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									                 COURSE SYLLABUS
 THE ART OF YOGA AND MEDITATION:                                  PHILOSOPHY AND
Contact and Course Information

Professor: Dr. Andrea Mantell- Seidel
Course number: REL 5937 Special Topics Sec. U01
Credits: 3 credits
Semester: Spring 2012
Course Times: T/ TH 9:30- 10:45; Tues. 11-12:15

Office Hours: T/TH 12:30-1:50 or by appointment
Offices: DM 320 C
Phone: 348-4293

Required Class Materials:
       Comfortable clothes
       Yoga mat (recommended) or cotton blanket
       Towel, something to cover eyes for meditation
       Optional: yoga blocks, yoga belts, water bottle
       Journal book
       Text Books
       FIU e-mail account

"Florida International University is a community dedicated to generating and
imparting knowledge through excellent teaching and research, the rigorous
and respectful exchange of ideas, and community service. All students should
respect the right of others to have an equitable opportunity to learn and
honestly to demonstrate the quality of their learning. Therefore, all
students are expected to adhere to a standard of academic conduct, which
demonstrates respect for themselves, their fellow students, and the
educational mission of the University. All students are deemed by the
University to understand that if they are found responsible for academic
misconduct, they will be subject to the Academic Misconduct procedures and
sanctions, as outlined in the Student Handbook."


The Art of Yoga and Meditation II: Philosophy and Practicum: Through a concentrated study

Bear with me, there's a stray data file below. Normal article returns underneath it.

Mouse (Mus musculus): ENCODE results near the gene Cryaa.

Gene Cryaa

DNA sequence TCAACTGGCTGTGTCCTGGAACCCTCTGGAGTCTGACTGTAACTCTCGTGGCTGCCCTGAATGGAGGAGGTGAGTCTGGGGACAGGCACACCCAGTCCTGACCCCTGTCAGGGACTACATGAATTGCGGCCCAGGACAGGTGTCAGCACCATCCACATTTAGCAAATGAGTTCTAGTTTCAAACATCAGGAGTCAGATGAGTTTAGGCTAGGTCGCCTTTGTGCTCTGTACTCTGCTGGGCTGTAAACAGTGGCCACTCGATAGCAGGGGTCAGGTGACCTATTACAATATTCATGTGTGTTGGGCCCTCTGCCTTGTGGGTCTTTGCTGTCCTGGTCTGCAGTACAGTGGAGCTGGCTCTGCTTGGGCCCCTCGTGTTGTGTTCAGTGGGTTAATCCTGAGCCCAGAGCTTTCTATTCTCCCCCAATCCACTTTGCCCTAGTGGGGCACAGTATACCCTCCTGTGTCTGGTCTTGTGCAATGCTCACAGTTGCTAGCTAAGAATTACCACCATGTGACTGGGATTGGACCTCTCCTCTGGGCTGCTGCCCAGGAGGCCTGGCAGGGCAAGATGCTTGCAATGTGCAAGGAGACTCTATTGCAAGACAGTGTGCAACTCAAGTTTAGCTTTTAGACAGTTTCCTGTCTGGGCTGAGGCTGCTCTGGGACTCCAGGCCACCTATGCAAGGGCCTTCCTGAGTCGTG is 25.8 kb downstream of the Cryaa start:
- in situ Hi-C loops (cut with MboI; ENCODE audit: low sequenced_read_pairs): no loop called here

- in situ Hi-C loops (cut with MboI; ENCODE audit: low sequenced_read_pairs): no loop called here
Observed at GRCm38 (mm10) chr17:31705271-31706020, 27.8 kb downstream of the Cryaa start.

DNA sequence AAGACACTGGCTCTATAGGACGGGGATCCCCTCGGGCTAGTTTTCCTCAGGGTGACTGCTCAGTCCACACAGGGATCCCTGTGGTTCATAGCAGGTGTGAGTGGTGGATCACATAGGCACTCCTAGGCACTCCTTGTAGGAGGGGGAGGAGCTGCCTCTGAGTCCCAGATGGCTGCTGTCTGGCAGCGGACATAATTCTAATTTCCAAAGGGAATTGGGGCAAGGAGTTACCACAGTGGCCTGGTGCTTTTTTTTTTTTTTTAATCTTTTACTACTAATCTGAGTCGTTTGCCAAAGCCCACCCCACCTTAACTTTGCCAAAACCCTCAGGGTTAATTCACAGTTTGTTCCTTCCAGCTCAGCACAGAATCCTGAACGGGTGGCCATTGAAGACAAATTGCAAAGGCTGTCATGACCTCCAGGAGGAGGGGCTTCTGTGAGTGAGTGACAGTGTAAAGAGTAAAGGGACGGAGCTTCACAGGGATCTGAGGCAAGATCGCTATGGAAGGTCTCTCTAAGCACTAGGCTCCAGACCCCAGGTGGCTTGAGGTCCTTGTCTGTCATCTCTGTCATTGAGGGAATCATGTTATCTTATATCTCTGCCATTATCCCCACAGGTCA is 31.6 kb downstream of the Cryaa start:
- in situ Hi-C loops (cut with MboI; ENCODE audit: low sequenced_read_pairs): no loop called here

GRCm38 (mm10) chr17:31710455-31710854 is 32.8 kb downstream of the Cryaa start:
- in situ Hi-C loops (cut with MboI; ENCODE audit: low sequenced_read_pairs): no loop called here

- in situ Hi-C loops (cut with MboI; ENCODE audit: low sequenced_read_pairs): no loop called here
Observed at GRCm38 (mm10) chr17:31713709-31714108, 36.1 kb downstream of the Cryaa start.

of yoga asanas (postures), mantras (sacred chants), meditation techniques, pranayama (breath
control) and philosophical and religious scriptures, students will engage in questioning, analysis,
and application at a more advanced level. Studio and theory.


Your final grade will be composed of your take-home exam grades, participatory in-class
activities and journal, and the final research paper.

Grades are based on attendance, written assignments, class participation, mid-term exam, and the
term paper.
40% -Term paper
30% -Mid-term exam
30% -Attendance and active class participation (evaluation based on attendance record,
punctuality, concentration, attitude/effort, progress, in-class assignments and focus questions,
journal). Students will be given weekly discussion or assignments of particular sutras to analyze,
summarize and present orally for class discussion or will be asked to develop discussion
questions for graduate seminar.

Grading Scale:

98-100 A+     “As” are awarded for excellent to exceptional work, free of technical and stylistic